Asbestos remains a global health threat, with over two million tonnes produced in 2008. Developing countries are mining and importing asbestos for domestic use, according to an article published in the Medical Journal of Australia.
Peter Sly, Deputy Director of the Queensland Children's Medical Research
Institute at the University of Queensland, and co-authors are calling for
action to support the latest international effort to ban the mining and
manufacturing of all forms of asbestos; to increase effective education of the
dangers of asbestos; and to urge our legislators to increase their efforts to
rid the world of asbestos-related disease.
Sly said that asbestos exposure comes from two main sources: residual-asbestos
containing materials remaining in buildings constructed before the mid-1980s,
and continuing mining and use of asbestos in some parts of the world.
Australia, the legacy of asbestos remains a problem. In most cases, asbestos is
in a non-respirable form and is not a hazard to human health if undisturbed.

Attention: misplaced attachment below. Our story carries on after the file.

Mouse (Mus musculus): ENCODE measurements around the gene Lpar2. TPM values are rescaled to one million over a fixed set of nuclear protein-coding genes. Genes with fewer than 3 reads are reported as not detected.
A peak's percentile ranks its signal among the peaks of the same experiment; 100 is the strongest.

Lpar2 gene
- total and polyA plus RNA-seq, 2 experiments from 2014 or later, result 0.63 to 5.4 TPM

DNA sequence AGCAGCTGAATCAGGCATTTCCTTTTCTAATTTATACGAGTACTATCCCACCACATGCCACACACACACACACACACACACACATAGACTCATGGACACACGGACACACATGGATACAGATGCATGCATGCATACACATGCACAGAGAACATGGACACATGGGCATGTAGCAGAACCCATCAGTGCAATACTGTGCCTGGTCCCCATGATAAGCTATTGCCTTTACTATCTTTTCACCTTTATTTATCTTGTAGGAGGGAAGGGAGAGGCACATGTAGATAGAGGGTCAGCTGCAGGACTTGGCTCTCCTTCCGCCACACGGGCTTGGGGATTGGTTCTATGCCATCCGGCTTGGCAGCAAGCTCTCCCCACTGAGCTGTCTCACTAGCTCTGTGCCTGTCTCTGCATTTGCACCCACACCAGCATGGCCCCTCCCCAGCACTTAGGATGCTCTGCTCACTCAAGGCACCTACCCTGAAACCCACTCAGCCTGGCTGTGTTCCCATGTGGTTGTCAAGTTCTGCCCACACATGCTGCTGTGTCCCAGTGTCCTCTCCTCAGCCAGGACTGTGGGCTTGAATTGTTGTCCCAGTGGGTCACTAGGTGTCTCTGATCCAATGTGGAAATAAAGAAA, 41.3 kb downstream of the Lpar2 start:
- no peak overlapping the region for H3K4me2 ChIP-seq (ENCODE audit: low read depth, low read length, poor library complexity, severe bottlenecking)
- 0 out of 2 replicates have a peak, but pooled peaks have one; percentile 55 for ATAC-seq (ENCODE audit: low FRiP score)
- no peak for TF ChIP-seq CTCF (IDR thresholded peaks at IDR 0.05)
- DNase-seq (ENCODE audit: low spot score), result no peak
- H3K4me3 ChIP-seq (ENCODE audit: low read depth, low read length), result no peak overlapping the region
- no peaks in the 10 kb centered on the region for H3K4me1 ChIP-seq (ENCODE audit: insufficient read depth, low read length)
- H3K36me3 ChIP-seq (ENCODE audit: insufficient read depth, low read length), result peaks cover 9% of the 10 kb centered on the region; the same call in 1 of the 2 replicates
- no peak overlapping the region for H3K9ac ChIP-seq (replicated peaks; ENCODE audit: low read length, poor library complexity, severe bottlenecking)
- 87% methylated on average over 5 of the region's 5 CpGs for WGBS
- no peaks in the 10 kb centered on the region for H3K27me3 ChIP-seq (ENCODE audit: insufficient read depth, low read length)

However, if damaged, it can become friable and change to a respirable form,"
Prof Sly said.
will be with us for decades, so targeted and contextually appropriate education
programs for at-risk populations are required.
most of the people who will die of asbestos-related cancers already have
asbestos in their lungs, research aimed at preventing or curing these cancers
is also vital.
countries, especially in Asia and Eastern Europe, are mining or importing
asbestos for domestic use, and now account for the majority of the world's
exposure to asbestos.
if not millions, of people are likely to die in these countries as a result of
continued asbestos exposure," Prof Sly said.
The Medical Journal of Australia
publication of the Australian Medical Association.